About two weeks ago, I was able to watch a free screening of American Revolutionary: The Evolution of Grace Lee Boggs, and I was introduced to a woman whom I’d heard about thanks to social media, but has never really understood the impact of her social work. During that same week, I was able to talk to the director of the film, also named Grace Lee.

In the interview below, Lee and I discuss the film’s newest accolade—a Peabody Award—and how Lee came to find what she didn’t she didn’t know she was looking for Boggs. We also discussed the hot issue at the time (and technically still is a hot issue despite it not being featured in the news), the unrest in Baltimore triggered over the police-involved death of Freddie Gray.

American Revolutionary: The Evolution of Grace Lee Boggs is currently available for free viewing on PBS until May 24. Definitely check it out for yourself. How does it feel to get a Peabody Award?

It feels amazing! It’s an incredible honor and it’s really exciting. I didn’t even know it had been submitted; it had been submitted through POV. It’s a really nice surprise. To me, it just means that more people will be able to learn about this incredible story of Grace Lee Boggs and everybody involved in 100 years of social movement.

One thing that I realized as I was watching it is that in history books, I learned about Martin Luther King Jr. and Malcolm X and the like, but I’d never learned about people like Grace Lee Boggs. What do you think about the probable lack of awareness about who she is and what she’s done?

I think part of the reason is because Grace, like a lot of grassroots activists, aren’t out in the spotlight. There are so many people doing incredible community work and just staying part of the community…Even in the film, there are no images [of Boggs]. I used what I could from Grace’s collection, but they weren’t out on the street [self-promoting]. I think they were just out there doing the work.

I think what attracted me to her story was exactly the same reason [as you]—why hadn’t I heard of this woman? I just couldn’t believe she existed and that this story hadn’t been told. …Learning about her, I couldn’t believe nobody had [told her story] before. I just became obsessed with asking the questions and figuring out how the daughter of immigrants became part of the black community and part of this rich movement in Detroit. I think there are a lot of stories that we never hear about, and to tell a story like Grace Lee Boggs’, to me is a way to look at others’, like who is the Grace Lee Boggs in the New York community that we never hear about, or even in your family or down the street?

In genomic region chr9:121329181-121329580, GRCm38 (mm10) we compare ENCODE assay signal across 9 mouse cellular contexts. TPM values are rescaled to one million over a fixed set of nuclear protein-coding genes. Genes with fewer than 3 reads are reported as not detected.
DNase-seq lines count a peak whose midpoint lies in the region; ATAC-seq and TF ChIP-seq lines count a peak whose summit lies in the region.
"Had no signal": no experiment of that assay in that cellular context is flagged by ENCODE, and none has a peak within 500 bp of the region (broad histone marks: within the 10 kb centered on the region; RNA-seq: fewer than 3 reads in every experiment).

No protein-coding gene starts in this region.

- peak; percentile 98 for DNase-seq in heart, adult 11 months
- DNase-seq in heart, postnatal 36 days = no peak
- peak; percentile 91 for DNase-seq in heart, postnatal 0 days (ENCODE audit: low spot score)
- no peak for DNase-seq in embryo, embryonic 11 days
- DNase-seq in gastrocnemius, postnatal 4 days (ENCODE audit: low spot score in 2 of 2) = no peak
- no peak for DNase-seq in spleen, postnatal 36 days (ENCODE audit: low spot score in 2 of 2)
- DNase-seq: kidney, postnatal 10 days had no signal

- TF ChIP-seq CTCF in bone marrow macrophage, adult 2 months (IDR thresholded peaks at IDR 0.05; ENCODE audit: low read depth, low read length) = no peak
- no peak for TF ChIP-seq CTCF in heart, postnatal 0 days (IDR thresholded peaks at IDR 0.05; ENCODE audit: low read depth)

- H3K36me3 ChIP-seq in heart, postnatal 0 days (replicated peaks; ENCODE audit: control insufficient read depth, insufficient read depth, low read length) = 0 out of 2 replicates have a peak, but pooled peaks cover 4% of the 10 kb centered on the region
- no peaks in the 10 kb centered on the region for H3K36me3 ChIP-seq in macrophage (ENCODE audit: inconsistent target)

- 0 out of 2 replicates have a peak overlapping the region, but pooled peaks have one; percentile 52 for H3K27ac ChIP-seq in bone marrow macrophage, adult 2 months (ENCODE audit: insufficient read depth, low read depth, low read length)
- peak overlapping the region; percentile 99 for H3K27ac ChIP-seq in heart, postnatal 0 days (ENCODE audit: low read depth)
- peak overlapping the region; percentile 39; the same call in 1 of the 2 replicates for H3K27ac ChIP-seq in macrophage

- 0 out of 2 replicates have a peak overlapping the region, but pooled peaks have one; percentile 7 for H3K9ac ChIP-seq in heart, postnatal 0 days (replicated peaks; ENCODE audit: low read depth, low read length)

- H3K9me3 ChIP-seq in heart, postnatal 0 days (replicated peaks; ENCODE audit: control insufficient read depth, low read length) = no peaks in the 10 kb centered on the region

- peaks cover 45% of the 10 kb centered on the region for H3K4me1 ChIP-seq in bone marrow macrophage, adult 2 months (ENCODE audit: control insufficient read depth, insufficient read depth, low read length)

In the documentary, you say that you didn’t know you were looking for someone like Grace until you met her. What would you say you were looking for?

I’m interested in community work and I’m interested in human rights social movements, but I never really knew of Asian-American women who were doing that. We don’t hear those kind of stories…In general, there are no stories [like this] that we learn about in history books. First of all, [we] don’t even learn about women in movements. I…was a history major, I sort of sought out [these stories] myself, but to actually find somebody who is in her 80s and very much a part of these movements is an incredible discovery and affirmation that there are people who think this way, who I can relate to and want to learn from and are a part of American history. She’s an American revolutionary, not an Asian-American revolutionary. She’s part of looking at American history in a new way.


One of the themes of the documentary, almost like a refrain, is Grace saying in so many words that thinking outside the box leads to change. Do you think people a lot of that nowadays? Since there is a new wave of activists, do you think that they embody this “thinking outside the box” ideology?